1) How do we usually fight bacteria, naturally?
2) Differentiate between bactericidal and bacteriostatic?
3)What is the single form of bacteria?
4)Why don’t doctors prescribe antibiotics for the common cold?
5) What are anaerobic bacteria?
6) Explain the purpose of a prophylactic antibacterial regimen.
7) What is a major side effect of clindamycin?
8)Why/how do bacteria become resistant?
December 5, 1791-Wolfgang Amadeus Mozart dies at 35-a mystery!!
Today- a common strep infection killed the maestro at the age of 35
(Annals of Internal Medicine) –HOW DOES THIS MAKE SENSE?
• Strep in the 18 th c = MRSA etc in the 21 st c
• Infections are increasingly difficult to stop—even with a modern arsenal of antibiotics.
• Resistant infections for which we have no effective treatment— putting us in much the same situation as those in the pre-antibiotic era
Maya Sequeria www.kevinmd.com
S. Aureus staph infection
**In 3500 BC the Sumerian doctors would give patients beer soup mixed with snakeskins and turtle shells.
**Babylonian doctors would heal the eyes by using an ointment made of frog bile and sour milk.
**The Greeks used many herbs to heal ailments.
Modern History-Do Now-make a list!
1) Louis Pasteur-bacteria kill other bacteria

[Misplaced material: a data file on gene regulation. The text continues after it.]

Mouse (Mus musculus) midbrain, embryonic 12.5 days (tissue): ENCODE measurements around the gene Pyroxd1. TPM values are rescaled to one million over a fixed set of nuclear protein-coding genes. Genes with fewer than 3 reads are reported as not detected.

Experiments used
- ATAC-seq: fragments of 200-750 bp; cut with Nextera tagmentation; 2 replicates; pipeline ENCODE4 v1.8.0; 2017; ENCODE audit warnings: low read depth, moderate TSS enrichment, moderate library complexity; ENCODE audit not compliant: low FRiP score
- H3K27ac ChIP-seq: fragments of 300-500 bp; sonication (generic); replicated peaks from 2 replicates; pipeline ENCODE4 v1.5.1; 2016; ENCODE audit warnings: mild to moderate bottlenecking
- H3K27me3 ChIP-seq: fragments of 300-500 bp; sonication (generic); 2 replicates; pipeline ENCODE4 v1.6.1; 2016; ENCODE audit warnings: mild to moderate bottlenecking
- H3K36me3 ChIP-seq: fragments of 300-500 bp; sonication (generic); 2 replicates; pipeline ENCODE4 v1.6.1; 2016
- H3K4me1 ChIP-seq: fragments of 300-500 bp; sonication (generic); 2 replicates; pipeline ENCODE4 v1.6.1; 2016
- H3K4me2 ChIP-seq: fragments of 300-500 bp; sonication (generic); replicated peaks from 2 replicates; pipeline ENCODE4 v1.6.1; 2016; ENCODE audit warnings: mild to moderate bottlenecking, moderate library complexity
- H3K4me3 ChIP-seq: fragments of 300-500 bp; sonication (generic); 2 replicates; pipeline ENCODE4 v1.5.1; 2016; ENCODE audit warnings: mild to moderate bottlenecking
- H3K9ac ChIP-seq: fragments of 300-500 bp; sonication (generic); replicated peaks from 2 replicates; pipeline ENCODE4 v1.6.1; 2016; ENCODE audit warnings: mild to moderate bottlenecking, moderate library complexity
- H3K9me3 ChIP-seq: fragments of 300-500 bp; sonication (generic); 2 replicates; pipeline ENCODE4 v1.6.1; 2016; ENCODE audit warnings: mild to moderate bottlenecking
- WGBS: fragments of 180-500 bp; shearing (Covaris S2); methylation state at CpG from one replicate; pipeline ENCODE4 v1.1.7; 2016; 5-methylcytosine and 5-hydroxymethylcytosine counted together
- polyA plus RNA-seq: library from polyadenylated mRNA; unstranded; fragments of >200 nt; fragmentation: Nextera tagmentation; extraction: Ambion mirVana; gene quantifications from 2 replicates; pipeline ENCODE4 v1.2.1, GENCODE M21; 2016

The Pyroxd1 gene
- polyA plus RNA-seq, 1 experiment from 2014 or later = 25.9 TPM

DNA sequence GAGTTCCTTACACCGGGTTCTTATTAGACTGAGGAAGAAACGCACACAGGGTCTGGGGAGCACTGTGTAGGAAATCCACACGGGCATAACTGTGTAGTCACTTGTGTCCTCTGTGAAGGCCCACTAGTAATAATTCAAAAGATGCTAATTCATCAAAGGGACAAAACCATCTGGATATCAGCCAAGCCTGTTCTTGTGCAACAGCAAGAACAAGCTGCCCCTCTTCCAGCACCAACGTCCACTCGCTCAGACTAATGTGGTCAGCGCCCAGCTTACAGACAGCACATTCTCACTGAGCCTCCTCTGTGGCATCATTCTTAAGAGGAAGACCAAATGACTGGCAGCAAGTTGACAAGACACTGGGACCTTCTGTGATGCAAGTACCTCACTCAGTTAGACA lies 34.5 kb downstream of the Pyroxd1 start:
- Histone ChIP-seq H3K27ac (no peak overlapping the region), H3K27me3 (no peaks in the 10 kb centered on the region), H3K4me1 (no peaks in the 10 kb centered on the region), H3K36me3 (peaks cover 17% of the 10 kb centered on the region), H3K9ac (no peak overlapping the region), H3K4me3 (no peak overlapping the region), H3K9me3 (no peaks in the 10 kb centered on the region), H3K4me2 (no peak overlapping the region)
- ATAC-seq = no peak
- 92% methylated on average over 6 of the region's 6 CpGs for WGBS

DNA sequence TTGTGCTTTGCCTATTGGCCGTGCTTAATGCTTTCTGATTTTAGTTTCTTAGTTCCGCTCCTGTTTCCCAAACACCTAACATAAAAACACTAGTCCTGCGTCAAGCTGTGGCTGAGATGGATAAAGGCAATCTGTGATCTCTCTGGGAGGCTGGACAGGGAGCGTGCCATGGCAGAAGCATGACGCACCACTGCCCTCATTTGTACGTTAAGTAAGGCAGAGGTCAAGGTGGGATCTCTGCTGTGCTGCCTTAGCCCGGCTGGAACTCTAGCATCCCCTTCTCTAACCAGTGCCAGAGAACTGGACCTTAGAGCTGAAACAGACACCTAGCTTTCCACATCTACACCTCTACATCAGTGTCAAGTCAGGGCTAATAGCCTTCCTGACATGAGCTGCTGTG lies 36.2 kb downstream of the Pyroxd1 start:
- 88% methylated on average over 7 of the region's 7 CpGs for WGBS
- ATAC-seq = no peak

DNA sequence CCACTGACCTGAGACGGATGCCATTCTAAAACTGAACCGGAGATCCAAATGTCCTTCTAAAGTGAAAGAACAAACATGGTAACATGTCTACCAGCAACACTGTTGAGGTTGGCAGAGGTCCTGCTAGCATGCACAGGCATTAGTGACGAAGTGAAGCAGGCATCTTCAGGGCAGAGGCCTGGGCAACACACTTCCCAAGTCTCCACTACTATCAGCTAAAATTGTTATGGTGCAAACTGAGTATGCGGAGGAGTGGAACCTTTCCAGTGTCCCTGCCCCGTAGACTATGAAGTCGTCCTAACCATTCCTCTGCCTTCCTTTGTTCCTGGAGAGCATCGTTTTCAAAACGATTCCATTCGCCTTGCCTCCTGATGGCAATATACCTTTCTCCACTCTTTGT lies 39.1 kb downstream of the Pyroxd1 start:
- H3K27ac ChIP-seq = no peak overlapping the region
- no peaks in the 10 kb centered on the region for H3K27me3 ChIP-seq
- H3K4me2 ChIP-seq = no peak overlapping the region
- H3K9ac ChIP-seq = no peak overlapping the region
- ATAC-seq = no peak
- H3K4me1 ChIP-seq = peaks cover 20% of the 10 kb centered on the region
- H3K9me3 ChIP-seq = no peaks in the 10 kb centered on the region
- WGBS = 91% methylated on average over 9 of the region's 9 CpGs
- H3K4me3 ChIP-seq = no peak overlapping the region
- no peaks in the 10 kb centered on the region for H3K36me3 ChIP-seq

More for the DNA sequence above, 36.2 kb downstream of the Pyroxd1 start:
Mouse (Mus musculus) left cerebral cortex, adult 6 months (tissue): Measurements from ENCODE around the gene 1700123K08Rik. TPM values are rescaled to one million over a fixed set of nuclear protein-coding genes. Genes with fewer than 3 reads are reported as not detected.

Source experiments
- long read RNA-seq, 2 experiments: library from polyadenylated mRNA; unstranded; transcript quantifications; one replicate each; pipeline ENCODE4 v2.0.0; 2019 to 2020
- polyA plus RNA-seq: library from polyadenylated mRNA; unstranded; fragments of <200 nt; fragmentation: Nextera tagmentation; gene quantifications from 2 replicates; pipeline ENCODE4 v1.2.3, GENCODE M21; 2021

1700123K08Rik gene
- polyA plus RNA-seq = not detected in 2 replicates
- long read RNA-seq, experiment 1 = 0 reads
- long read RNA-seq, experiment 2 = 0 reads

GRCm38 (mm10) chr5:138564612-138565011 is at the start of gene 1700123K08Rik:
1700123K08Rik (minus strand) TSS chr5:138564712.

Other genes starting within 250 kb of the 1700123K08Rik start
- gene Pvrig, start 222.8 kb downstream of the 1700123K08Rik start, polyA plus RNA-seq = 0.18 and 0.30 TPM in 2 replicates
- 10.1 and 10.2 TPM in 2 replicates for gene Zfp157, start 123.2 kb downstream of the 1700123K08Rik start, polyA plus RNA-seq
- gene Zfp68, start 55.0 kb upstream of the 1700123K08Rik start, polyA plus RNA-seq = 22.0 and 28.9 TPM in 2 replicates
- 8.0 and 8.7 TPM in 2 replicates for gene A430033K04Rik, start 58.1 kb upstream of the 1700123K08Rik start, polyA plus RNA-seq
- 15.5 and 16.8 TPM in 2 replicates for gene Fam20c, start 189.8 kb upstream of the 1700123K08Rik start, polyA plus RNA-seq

2) Ehrlich’s “Magic Bullets”-synthetic antimicrobial
3) Sir Alexander Fleming-1929-penicillin
4) Domagk-synthetic antimicrobials (sulfonamides)
Minimal inhibitory concentration (MIC)
• Medications to treat bacterial infections
• Ideally, culture of suspect area should be done
BEFORE starting antibiotic
• Selectively toxic for bacteria-targets bacterial structures
– ex: antibiotics that target the cell wall, w/o which, there is no osmotic pressure and the cell bursts
• no harm to patients…..
•Inside the body
•MIC (minimum inhibitory concentration)-next week!
What was the point of this game-what does it teach you about the different antibiotics and their activity in the body? Research & write about their targets, side effects and effectiveness.
1) All killed and non-selective
– 121 o C (heat/pressure): use heat-resistant materials
• ethylene oxide
– usually equipment
• ultra-violet light
– surfaces (e.g operating rooms)
– not totally effective
substances that kill bacteria on non-living surfaces
(ex. Phenol based)
-too toxic for the skin surfaces
-not as effective as the extreme methods of sterilization
-Topical (ex. Skin)-on living tissue
-Ex. Iodine or 70% alcohol
-Meant to reduce the bacterial load